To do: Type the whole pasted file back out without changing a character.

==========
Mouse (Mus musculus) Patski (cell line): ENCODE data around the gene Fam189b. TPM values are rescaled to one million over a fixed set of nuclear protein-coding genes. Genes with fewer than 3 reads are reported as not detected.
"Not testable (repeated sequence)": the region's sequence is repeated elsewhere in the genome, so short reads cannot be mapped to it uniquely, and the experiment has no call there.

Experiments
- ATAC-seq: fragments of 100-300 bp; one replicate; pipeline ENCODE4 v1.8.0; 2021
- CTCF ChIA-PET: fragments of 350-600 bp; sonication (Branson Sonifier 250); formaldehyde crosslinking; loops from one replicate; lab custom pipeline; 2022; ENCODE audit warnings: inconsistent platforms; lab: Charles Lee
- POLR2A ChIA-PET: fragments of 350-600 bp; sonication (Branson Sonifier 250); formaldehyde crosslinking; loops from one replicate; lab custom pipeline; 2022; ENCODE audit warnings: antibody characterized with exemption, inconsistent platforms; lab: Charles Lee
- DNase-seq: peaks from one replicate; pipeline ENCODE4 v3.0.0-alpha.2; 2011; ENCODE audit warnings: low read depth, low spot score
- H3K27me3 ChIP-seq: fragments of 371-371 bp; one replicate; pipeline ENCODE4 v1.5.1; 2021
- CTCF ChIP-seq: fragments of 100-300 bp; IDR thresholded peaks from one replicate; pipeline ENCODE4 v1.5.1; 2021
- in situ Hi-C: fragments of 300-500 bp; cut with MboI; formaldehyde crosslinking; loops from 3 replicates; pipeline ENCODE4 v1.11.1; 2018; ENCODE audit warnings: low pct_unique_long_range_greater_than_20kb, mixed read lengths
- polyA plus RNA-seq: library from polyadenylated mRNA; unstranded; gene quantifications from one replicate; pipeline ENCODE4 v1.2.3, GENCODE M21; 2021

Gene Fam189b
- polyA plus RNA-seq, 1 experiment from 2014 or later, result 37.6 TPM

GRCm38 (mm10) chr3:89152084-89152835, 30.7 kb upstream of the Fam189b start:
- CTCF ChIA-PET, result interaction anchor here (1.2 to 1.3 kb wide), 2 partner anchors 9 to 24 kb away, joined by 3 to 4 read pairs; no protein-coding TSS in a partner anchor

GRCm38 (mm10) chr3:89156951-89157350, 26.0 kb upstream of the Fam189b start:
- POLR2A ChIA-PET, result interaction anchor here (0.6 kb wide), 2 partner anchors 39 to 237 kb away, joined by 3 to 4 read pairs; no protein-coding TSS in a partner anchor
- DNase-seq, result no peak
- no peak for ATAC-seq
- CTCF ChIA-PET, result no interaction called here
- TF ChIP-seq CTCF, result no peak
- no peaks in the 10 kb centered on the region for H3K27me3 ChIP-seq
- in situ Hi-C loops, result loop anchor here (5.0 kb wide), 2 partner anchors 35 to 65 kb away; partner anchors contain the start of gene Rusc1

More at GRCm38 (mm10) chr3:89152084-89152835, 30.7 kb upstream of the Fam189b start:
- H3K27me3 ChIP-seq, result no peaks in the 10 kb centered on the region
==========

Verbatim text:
Mouse (Mus musculus) Patski (cell line): ENCODE data around the gene Fam189b. TPM values are rescaled to one million over a fixed set of nuclear protein-coding genes. Genes with fewer than 3 reads are reported as not detected.
"Not testable (repeated sequence)": the region's sequence is repeated elsewhere in the genome, so short reads cannot be mapped to it uniquely, and the experiment has no call there.

Experiments
- ATAC-seq: fragments of 100-300 bp; one replicate; pipeline ENCODE4 v1.8.0; 2021
- CTCF ChIA-PET: fragments of 350-600 bp; sonication (Branson Sonifier 250); formaldehyde crosslinking; loops from one replicate; lab custom pipeline; 2022; ENCODE audit warnings: inconsistent platforms; lab: Charles Lee
- POLR2A ChIA-PET: fragments of 350-600 bp; sonication (Branson Sonifier 250); formaldehyde crosslinking; loops from one replicate; lab custom pipeline; 2022; ENCODE audit warnings: antibody characterized with exemption, inconsistent platforms; lab: Charles Lee
- DNase-seq: peaks from one replicate; pipeline ENCODE4 v3.0.0-alpha.2; 2011; ENCODE audit warnings: low read depth, low spot score
- H3K27me3 ChIP-seq: fragments of 371-371 bp; one replicate; pipeline ENCODE4 v1.5.1; 2021
- CTCF ChIP-seq: fragments of 100-300 bp; IDR thresholded peaks from one replicate; pipeline ENCODE4 v1.5.1; 2021
- in situ Hi-C: fragments of 300-500 bp; cut with MboI; formaldehyde crosslinking; loops from 3 replicates; pipeline ENCODE4 v1.11.1; 2018; ENCODE audit warnings: low pct_unique_long_range_greater_than_20kb, mixed read lengths
- polyA plus RNA-seq: library from polyadenylated mRNA; unstranded; gene quantifications from one replicate; pipeline ENCODE4 v1.2.3, GENCODE M21; 2021

Gene Fam189b
- polyA plus RNA-seq, 1 experiment from 2014 or later, result 37.6 TPM

GRCm38 (mm10) chr3:89152084-89152835, 30.7 kb upstream of the Fam189b start:
- CTCF ChIA-PET, result interaction anchor here (1.2 to 1.3 kb wide), 2 partner anchors 9 to 24 kb away, joined by 3 to 4 read pairs; no protein-coding TSS in a partner anchor

GRCm38 (mm10) chr3:89156951-89157350, 26.0 kb upstream of the Fam189b start:
- POLR2A ChIA-PET, result interaction anchor here (0.6 kb wide), 2 partner anchors 39 to 237 kb away, joined by 3 to 4 read pairs; no protein-coding TSS in a partner anchor
- DNase-seq, result no peak
- no peak for ATAC-seq
- CTCF ChIA-PET, result no interaction called here
- TF ChIP-seq CTCF, result no peak
- no peaks in the 10 kb centered on the region for H3K27me3 ChIP-seq
- in situ Hi-C loops, result loop anchor here (5.0 kb wide), 2 partner anchors 35 to 65 kb away; partner anchors contain the start of gene Rusc1

More at GRCm38 (mm10) chr3:89152084-89152835, 30.7 kb upstream of the Fam189b start:
- H3K27me3 ChIP-seq, result no peaks in the 10 kb centered on the region